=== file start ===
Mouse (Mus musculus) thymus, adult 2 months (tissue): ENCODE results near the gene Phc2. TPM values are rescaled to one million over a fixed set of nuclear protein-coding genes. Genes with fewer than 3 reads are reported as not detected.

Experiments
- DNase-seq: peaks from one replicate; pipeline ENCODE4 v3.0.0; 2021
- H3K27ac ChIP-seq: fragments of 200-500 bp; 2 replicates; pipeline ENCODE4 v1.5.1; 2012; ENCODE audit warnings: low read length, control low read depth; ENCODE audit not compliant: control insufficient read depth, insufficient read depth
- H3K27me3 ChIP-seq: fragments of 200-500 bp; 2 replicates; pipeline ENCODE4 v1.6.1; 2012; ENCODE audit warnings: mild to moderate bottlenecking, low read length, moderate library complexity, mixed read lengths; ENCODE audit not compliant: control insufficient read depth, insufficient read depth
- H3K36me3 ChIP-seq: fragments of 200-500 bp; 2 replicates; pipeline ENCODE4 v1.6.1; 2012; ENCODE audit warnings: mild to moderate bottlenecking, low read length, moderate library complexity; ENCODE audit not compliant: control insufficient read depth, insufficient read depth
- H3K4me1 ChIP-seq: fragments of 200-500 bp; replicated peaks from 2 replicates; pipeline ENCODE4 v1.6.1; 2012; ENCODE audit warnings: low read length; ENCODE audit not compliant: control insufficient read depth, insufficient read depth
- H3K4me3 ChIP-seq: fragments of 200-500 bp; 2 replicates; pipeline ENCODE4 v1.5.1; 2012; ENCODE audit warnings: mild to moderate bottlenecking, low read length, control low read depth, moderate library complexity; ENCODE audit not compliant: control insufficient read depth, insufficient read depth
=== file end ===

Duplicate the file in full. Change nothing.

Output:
Mouse (Mus musculus) thymus, adult 2 months (tissue): ENCODE results near the gene Phc2. TPM values are rescaled to one million over a fixed set of nuclear protein-coding genes. Genes with fewer than 3 reads are reported as not detected.

Experiments
- DNase-seq: peaks from one replicate; pipeline ENCODE4 v3.0.0; 2021
- H3K27ac ChIP-seq: fragments of 200-500 bp; 2 replicates; pipeline ENCODE4 v1.5.1; 2012; ENCODE audit warnings: low read length, control low read depth; ENCODE audit not compliant: control insufficient read depth, insufficient read depth
- H3K27me3 ChIP-seq: fragments of 200-500 bp; 2 replicates; pipeline ENCODE4 v1.6.1; 2012; ENCODE audit warnings: mild to moderate bottlenecking, low read length, moderate library complexity, mixed read lengths; ENCODE audit not compliant: control insufficient read depth, insufficient read depth
- H3K36me3 ChIP-seq: fragments of 200-500 bp; 2 replicates; pipeline ENCODE4 v1.6.1; 2012; ENCODE audit warnings: mild to moderate bottlenecking, low read length, moderate library complexity; ENCODE audit not compliant: control insufficient read depth, insufficient read depth
- H3K4me1 ChIP-seq: fragments of 200-500 bp; replicated peaks from 2 replicates; pipeline ENCODE4 v1.6.1; 2012; ENCODE audit warnings: low read length; ENCODE audit not compliant: control insufficient read depth, insufficient read depth
- H3K4me3 ChIP-seq: fragments of 200-500 bp; 2 replicates; pipeline ENCODE4 v1.5.1; 2012; ENCODE audit warnings: mild to moderate bottlenecking, low read length, control low read depth, moderate library complexity; ENCODE audit not compliant: control insufficient read depth, insufficient read depth